Any visit to Tokyo wouldn’t be complete without stopping by Shibuya.
An increasing number of tourists are heading to the hipster neighbourhood of Shimokitazawa, but Shibuya remains the biggest crowd pull for tourists in Tokyo. Yet, the neighbourhood is often glazed over by a visit to Starbucks to witness the Shibuya Crossing and the famed Hachiko Statue. With glowing neon lights and a continuous flow of people comparable to the streets of Times Square in New York, its easy to write off the locale and head to Harajuku next door.
We’re here to show you that there’s so much more to the area than its flashy signs and tourists hoards. Skip the crowd at Shibuya Crossing, we’ve put together an alternative list of what to eat, see and do in Tokyo’s most iconic neighbourhood.
The masses walk the streets of Omotesando when they go shopping in the area, but we’re not here to be one with the crowd. Unlike its name, Cat street is not brimming with actual cats, unless they are talking about the “cool cats” in Tokyo. The 800-metre street is lined with incredible finds, and hipsters love hanging around this area for the best buys. To experience what Japanese vintage shopping is like, we recommend paying a visit to Ragtag, a three-storey building along the street that specialises in curating second-hand designer clothing for men and women. Here, find pieces ranging from higher-end brands like 3.1 Philip Lim and Hermes to streetwear brands such as Comme des Garcons and A Bathing Ape.
We love supporting local designers — there is just something so personal and unique about local designs that make the shopping experience extra special. We stopped by Studious Jinnan, a brick-and-mortar shop that stocks curated Japanese-only products. This particular store is home to menswear, with leading Japanese brands like N.Hoolywood and White Mountaineering. Make sure to stop by the Tokyo Souvenir section for interesting Tokyo-related goodies to remember your trip by.
Le Labo is no unfamiliar name. The cult-favourite brand is home to beautiful, well-loved scents like Santal 33, but is most known for introducing the concept of city-exclusive perfumes. These city-exclusives are only available to the world in September, so for the rest of the year you’d have to stop by the actual cities to get them. Tokyo inspired the Gaiac 10, a musky incense-like fragrance that includes top-notes of dashi and ginko trees, and base notes of genmaicha.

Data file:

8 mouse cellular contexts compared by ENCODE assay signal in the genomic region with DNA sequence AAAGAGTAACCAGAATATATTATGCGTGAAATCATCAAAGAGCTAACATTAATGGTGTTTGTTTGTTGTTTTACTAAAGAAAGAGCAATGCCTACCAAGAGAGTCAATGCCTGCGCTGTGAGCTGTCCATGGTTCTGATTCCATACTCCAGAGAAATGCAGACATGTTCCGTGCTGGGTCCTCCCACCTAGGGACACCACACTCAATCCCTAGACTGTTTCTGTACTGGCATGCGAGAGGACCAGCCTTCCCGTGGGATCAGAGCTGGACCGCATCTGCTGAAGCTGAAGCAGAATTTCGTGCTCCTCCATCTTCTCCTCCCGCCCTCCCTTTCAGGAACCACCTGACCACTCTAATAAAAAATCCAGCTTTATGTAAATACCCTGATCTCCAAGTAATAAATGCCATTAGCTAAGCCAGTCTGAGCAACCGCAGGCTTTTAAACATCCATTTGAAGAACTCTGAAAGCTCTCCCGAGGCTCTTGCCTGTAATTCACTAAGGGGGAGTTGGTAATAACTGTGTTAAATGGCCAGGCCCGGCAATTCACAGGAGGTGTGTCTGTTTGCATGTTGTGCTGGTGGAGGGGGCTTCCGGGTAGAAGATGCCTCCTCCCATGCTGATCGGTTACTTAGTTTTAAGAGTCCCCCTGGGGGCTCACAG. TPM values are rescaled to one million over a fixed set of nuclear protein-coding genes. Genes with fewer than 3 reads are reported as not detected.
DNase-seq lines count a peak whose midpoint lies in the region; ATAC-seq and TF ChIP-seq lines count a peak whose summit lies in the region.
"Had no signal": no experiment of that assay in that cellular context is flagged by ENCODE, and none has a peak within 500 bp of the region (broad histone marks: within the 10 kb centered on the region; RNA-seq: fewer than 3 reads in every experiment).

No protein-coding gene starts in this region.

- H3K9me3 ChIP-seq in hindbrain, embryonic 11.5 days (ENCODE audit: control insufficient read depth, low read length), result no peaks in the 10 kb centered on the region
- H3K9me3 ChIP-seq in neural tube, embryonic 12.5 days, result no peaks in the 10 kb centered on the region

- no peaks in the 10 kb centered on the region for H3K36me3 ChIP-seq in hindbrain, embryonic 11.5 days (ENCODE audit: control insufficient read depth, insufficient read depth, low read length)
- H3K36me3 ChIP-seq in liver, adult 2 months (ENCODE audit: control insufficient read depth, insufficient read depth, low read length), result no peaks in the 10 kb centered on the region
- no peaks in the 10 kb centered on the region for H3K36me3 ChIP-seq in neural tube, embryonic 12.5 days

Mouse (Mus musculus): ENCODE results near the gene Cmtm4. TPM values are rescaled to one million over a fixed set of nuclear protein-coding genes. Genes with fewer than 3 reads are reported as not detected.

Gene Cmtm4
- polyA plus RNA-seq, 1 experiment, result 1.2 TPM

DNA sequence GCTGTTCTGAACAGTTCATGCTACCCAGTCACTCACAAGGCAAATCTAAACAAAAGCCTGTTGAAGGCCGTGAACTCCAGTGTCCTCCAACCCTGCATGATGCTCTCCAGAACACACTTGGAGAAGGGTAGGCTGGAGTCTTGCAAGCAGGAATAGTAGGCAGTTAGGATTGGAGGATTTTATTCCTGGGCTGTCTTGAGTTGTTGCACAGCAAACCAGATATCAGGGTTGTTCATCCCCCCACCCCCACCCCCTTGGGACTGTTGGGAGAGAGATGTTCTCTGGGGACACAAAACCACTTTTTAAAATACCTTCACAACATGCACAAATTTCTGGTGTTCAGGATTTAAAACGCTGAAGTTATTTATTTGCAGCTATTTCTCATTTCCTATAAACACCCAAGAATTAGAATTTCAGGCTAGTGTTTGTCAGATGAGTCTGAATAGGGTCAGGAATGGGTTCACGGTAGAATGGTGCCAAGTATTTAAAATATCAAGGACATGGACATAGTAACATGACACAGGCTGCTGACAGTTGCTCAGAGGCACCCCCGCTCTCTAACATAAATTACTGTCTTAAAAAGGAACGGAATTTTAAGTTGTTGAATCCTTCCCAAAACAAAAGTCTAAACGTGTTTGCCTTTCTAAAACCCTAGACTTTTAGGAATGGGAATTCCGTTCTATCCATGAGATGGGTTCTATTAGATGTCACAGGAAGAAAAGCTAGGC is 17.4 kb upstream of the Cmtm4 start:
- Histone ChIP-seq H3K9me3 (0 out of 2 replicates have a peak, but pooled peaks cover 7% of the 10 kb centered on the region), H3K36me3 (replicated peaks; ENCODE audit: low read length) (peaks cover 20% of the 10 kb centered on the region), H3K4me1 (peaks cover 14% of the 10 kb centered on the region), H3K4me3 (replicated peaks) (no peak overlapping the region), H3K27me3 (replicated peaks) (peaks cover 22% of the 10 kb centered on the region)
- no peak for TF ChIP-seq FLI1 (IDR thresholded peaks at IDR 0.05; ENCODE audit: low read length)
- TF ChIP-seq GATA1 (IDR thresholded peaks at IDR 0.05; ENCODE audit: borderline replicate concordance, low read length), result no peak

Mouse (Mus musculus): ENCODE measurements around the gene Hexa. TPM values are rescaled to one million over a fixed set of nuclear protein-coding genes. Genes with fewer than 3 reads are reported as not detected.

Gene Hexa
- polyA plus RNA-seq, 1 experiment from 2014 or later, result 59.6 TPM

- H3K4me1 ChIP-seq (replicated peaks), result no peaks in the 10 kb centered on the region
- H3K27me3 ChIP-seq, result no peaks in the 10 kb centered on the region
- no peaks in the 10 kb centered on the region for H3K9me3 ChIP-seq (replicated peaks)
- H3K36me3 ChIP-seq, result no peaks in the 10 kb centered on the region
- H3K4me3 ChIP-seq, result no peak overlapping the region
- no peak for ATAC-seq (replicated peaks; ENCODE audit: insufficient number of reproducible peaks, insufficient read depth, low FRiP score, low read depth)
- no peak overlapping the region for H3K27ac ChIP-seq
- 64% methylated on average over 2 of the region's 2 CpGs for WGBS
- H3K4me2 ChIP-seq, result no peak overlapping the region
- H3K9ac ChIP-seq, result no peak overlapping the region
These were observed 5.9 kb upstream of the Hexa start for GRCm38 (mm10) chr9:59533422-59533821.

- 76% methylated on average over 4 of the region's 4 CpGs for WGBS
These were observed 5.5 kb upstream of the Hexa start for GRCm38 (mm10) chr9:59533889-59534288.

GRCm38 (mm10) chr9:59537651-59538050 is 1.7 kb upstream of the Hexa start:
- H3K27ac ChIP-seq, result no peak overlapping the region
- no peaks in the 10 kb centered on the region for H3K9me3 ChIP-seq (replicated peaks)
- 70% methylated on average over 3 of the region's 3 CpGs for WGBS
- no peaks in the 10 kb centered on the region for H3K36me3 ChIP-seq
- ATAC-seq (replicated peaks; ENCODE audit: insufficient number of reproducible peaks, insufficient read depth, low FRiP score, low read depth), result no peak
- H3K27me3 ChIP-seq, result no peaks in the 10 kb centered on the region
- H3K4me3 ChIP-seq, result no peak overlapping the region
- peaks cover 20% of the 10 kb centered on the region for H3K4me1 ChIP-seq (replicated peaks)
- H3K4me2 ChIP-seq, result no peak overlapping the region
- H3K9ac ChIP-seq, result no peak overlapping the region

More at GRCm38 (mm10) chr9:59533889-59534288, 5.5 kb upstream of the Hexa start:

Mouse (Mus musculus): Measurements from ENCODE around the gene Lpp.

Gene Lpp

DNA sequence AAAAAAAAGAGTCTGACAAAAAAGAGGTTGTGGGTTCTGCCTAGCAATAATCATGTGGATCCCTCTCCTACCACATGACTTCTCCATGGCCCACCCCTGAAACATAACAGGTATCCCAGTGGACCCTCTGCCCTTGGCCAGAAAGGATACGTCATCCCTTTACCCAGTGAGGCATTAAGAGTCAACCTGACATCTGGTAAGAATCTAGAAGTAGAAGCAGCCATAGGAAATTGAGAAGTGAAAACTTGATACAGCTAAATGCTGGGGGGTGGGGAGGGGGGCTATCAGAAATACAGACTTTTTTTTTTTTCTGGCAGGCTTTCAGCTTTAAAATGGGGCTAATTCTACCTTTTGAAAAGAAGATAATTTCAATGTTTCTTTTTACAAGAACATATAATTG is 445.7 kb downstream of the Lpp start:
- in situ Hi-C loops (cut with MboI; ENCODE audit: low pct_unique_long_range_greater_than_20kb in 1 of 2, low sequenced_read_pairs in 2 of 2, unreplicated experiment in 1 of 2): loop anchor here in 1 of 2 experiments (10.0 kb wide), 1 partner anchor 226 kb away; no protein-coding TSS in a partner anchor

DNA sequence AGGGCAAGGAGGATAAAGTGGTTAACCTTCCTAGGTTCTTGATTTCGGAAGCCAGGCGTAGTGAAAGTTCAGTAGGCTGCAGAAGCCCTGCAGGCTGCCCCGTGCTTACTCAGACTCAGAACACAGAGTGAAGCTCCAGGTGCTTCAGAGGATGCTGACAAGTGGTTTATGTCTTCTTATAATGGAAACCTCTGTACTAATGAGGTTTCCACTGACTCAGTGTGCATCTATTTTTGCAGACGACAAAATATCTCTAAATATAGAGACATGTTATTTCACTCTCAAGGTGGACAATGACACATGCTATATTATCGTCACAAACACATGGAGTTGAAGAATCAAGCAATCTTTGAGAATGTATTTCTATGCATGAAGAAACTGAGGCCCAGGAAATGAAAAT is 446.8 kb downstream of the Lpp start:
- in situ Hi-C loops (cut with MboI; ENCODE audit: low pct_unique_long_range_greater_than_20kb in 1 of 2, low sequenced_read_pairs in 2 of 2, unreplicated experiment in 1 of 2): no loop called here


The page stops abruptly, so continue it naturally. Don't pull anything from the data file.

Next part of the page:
If anyone has to ask what our favourite udon in Tokyo was, it would definitely the bowl from Men Chirashi. Listen, your carb-curbing diet has to be left at the door, because the freshly rolled, cut and cooked noodles are so good, you’ll be coming back for more. They don’t get too many foreigners here, but we were still handed a simplified English menu and given tons of amazing, friendly service. For a true taste of Japanese flavour, get the Kamatama-yama, a bowl of warm, wheaty noodles topped with a fresh raw egg and a generous serving of grated yam. If that seems like too much of an acquired taste, they serve regular udon favourites like Tempura Udon as well.
Before Starbucks became a worldwide phenomenon and coffee-centric cafes became the norm, Japan was home to many a kissaten. A kissaten is an old-school, Japanese-style tearoom that is also a coffee shop, serving sweets, tea and coffee as well as light refreshments. Right in the heart of Shibuya is Chatei Hatou, a truly nostalgic kissaten. As soon as you step in, you’re greeted by a dark, comforting space, and every breath you take is thick with the aroma of roasted coffee beans. Prices are a little higher than your regular cafe, but the smooth pour-overs and retro-ambience make it worth a visit.
Rare book hunting usually happens in Jinbocho, a district in Tokyo known for its antiquarian booksellers. If you’re in the Shibuya area looking to unearth some treasures, stop by So Books, located in the quiet streets of Yoyogi Hachiman. Although the store is a favourite amongst photography enthusiasts for its wide range of photography books, it also stocks an eclectic assortment of modern art, fashion, design, and architecture books as well.
There’s so much to do in Shibuya, but those who don’t mind spending time resting their feet in a cinema can catch some underground, indie films at Uplink Cinema. Locals and expats love to frequent this hidden gem, as they feature some of the most interesting documentaries and short films from Japnese and overseas directors. The cinema also has a café and a second-floor bookstore, complete with shelves dedicated to design, art and film.
We know we told you to skip Shibuya Crossing, but who can resist being part of the crowd on a go-kart? Here, dress up as your favourite Mario Kart character and enjoy the sights of the city in a completely different way. These Go-Kart courses take you anywhere from Asakusa and Roppongi to Shibuya and Ueno. For Singaporeans, make sure to apply for your International Driving Permit in Singapore. Online applications can be done here.